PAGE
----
Ambiguous language in reverse mortgage sufficiently incorporated the Massachusetts statutory power of sale

James B. Nutter & Co. v. Estate of Murphy, 478 Mass. 664 (Feb. 1, 2018) concerned the right of a holder of a reverse to foreclose under Massachusetts’s statutory power of sale mechanism where the right is not expressly reserved in the security instrument.

In 2007 and 2008, three elderly homeowners obtained loans from Plaintiff secured by reverse mortgages on their homes. A few years later, two of the borrowers died; the third took ill and could no longer live in her home. Alleging default, Plaintiff moved to foreclose. Rather than proceeding directly to foreclosure, however, Plaintiff brought actions in the Land Court seeking a declaration allowing it to foreclose pursuant to the statutory power of sale.

Each of the reverse mortgages states in paragraph 20 that, in the event of default, “[l]ender may invoke the power of sale and any other remedies permitted by applicable law.” The issue the Court was asked to resolve was whether this language incorporates the statutory power of sale as set forth in G. L. c. 183, § 21, and allows Plaintiff to foreclose on the mortgaged property in accordance with the requirements in § 21.

There are generally three methods of incorporating the statutory power of sale into a mortgage: first, by incorporating the exact language defining the statutory power of sale in § 21 into the text of the mortgage; second, by referring to this definition, generally by use of the term “statutory power of sale”; or third, by including language in the mortgage defining a power substantially similar to that of the statutory power.

The Plaintiff’s mortgage did not incorporate the statutory power of sale under either the first or third method. The question then was whether paragraph 20 adequately refers to the statutory power of sale in § 21 by allowing the lender to “invoke the power of sale and any other remedies permitted by applicable law,” even though it does not expressly use the term “statutory power of sale?”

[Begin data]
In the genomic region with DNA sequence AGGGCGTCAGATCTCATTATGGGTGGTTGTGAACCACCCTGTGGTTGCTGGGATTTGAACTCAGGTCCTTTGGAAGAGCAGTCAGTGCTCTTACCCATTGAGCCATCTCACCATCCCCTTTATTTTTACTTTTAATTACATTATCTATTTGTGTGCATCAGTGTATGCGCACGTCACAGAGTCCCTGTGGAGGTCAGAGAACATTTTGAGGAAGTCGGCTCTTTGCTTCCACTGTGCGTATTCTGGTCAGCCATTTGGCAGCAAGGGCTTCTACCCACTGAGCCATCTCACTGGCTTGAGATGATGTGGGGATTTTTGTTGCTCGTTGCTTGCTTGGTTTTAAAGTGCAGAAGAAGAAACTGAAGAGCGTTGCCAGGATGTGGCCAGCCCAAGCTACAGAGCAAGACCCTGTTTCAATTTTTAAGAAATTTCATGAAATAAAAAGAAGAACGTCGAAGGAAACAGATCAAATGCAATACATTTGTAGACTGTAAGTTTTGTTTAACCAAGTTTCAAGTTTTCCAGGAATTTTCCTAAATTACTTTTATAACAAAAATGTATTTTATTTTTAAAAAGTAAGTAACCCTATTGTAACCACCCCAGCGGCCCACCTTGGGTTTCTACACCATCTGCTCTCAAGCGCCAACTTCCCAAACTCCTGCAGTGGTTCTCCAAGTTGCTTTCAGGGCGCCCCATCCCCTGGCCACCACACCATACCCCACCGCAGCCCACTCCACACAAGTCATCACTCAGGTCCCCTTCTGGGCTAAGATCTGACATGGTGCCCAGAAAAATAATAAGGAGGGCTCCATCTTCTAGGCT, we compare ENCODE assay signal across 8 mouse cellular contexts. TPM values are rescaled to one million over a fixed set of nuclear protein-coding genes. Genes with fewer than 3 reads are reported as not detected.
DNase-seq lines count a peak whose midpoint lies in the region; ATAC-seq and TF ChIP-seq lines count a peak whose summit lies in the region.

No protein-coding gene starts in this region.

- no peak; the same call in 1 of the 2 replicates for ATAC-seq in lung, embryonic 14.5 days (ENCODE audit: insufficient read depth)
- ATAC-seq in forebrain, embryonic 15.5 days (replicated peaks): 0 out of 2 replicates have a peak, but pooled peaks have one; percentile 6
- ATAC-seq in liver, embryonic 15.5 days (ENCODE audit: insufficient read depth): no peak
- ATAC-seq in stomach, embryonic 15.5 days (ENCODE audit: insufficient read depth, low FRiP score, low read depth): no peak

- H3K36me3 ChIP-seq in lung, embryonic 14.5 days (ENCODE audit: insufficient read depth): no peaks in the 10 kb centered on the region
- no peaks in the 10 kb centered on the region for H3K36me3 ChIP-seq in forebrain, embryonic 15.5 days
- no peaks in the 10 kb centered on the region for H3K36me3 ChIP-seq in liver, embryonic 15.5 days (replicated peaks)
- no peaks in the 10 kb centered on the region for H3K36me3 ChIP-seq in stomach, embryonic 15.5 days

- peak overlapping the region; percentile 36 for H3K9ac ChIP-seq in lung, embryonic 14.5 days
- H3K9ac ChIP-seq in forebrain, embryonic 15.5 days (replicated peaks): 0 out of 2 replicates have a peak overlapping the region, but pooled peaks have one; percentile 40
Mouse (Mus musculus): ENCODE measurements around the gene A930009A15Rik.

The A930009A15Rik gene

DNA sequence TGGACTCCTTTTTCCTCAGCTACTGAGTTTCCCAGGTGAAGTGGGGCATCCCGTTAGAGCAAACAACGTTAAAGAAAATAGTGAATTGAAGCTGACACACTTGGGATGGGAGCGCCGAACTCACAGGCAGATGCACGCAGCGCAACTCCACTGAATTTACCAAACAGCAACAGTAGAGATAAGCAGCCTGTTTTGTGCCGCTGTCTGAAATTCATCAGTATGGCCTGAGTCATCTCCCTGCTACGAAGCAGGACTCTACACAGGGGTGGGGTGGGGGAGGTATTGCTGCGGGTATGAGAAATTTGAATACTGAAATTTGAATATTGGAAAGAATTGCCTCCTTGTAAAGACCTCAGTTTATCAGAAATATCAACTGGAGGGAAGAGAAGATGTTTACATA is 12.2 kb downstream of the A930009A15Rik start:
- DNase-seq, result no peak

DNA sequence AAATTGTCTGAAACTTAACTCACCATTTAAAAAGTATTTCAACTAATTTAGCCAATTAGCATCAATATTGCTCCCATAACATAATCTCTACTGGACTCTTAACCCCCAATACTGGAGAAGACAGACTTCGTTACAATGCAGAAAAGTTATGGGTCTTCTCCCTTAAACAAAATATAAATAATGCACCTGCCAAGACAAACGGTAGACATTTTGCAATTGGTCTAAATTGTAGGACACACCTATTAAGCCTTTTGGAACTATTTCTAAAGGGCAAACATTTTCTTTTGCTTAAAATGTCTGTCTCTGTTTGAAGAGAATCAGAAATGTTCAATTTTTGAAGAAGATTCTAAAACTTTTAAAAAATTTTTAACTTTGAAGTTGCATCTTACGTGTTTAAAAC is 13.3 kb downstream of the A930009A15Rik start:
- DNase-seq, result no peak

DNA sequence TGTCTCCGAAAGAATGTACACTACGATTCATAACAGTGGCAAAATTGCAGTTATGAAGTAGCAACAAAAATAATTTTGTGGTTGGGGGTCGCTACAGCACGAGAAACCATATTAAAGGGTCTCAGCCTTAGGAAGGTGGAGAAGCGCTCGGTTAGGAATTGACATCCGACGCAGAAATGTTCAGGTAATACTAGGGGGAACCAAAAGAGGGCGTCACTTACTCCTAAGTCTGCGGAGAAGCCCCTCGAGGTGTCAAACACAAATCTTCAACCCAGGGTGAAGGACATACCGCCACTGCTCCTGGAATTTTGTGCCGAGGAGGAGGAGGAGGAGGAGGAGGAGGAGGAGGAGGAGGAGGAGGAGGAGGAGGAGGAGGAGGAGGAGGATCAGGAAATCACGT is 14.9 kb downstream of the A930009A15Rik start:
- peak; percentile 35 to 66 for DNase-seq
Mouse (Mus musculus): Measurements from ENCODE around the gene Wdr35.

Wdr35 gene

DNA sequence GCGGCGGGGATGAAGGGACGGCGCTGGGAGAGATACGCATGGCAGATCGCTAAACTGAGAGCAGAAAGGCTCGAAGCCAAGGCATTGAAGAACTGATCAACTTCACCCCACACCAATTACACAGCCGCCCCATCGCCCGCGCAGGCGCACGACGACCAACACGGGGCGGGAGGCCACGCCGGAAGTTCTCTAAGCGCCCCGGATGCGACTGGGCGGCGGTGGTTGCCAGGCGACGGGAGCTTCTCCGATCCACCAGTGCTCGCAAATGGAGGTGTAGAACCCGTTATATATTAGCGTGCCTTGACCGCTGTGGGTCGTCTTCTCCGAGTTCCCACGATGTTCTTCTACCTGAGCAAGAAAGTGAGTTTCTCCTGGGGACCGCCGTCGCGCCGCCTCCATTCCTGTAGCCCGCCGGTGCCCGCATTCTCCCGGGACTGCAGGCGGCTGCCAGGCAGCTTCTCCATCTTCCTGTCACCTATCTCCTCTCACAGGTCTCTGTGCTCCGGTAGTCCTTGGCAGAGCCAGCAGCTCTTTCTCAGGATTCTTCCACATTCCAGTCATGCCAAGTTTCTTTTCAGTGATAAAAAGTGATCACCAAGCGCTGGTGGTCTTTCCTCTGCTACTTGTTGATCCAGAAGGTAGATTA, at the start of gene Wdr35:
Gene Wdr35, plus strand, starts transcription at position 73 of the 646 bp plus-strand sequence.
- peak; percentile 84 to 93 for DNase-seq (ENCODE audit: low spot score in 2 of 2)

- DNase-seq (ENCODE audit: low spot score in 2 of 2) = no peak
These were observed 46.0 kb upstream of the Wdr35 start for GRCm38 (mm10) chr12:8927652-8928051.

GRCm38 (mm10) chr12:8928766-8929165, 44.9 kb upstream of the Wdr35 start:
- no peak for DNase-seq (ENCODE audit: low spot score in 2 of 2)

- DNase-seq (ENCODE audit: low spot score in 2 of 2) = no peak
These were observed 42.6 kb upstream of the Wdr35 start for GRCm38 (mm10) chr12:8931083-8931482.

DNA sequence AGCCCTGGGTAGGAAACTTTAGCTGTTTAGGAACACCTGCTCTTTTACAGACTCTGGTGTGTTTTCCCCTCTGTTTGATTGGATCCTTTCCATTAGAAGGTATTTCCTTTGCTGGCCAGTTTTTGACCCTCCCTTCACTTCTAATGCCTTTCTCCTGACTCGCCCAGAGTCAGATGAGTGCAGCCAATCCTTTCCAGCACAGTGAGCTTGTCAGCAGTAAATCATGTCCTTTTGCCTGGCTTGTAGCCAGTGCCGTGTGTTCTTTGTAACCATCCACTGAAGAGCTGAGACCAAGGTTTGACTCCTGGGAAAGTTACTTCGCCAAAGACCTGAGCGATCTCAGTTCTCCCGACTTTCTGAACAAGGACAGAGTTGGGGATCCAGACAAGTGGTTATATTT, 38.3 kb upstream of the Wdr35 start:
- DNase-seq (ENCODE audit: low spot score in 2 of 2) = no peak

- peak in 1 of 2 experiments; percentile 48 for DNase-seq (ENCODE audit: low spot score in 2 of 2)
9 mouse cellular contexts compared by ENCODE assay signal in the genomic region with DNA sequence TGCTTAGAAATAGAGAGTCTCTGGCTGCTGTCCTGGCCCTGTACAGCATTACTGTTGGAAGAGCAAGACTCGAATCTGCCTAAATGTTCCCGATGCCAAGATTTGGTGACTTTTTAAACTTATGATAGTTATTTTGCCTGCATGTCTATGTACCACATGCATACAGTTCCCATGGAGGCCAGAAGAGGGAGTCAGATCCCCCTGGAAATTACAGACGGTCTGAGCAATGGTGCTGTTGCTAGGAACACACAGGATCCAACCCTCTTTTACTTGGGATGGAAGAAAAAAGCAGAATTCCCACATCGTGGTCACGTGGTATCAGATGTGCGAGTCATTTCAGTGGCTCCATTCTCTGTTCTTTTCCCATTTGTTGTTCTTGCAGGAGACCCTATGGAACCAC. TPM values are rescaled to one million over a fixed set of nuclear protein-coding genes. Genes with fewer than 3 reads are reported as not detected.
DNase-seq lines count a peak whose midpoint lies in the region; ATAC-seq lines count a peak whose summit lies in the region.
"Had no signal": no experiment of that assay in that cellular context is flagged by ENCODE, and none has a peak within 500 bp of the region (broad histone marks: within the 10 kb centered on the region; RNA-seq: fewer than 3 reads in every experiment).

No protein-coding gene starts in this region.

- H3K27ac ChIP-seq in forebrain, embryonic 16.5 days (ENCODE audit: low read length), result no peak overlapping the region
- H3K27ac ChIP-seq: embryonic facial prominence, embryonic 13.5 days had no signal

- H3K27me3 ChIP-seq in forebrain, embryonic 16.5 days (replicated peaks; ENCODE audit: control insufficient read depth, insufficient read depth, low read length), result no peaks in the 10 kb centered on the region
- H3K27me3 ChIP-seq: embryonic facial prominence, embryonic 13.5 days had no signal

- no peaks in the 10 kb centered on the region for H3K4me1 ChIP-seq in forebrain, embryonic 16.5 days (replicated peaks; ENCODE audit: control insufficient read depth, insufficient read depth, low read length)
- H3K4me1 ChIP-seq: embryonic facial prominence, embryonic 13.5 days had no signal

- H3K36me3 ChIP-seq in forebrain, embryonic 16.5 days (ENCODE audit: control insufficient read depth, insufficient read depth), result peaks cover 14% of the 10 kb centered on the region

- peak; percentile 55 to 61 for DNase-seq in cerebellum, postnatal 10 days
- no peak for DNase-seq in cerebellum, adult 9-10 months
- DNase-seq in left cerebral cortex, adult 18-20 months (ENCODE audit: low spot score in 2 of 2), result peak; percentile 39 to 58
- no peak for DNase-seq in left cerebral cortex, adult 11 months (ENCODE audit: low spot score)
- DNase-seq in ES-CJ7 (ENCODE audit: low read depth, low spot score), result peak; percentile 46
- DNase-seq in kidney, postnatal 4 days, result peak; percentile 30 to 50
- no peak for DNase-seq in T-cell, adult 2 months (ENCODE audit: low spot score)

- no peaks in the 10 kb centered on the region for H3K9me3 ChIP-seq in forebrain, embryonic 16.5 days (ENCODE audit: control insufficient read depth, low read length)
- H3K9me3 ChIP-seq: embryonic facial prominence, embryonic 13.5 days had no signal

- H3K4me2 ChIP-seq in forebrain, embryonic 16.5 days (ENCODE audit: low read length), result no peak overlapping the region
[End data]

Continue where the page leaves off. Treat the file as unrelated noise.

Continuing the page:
The Court held that it did. The Court found, however, the language in paragraph 20 was ambiguous as to whether it incorporates the statutory power of sale because it omits the word “statutory.” The inclusion of the phrase “and any other remedies permitted by applicable law” could reasonably be understood to exclude the statutory power of sale: the word “other” indicates that this language refers to remedies other than the power of sale. This ambiguity was exacerbated by the surrounding language of the mortgage which contemplated judicial foreclosure with its reference to “foreclosure proceedings” and “any lawsuit for foreclosure”.

But even construing the ambiguous language against Plaintiff, the Court concluded that the only “reasonable and practical” interpretation of the mortgage is that it does incorporate the statutory power of sale. “It matters that this is a contract for a reverse mortgage, rather than a traditional mortgage, where the borrower makes no monthly payments of principal or interest, where the lender cannot hold the borrower personally liable for the debt, and where the lender’s only recourse on default is to obtain repayment through a foreclosure sale.”

In these circumstances, no reasonable borrower would expect that a lender would enter into a reverse mortgage without retaining a power of sale. And having concluded that the only “reasonable and practical” interpretation of this form reverse mortgage is that it grants a power of sale, that power of sale necessarily must be a statutory power of sale, because in Massachusetts there is no power of sale except the statutory power of sale. To read the term “power of sale” in paragraph 20 as referring to anything other than the statutory power of sale would therefore render it a nullity.

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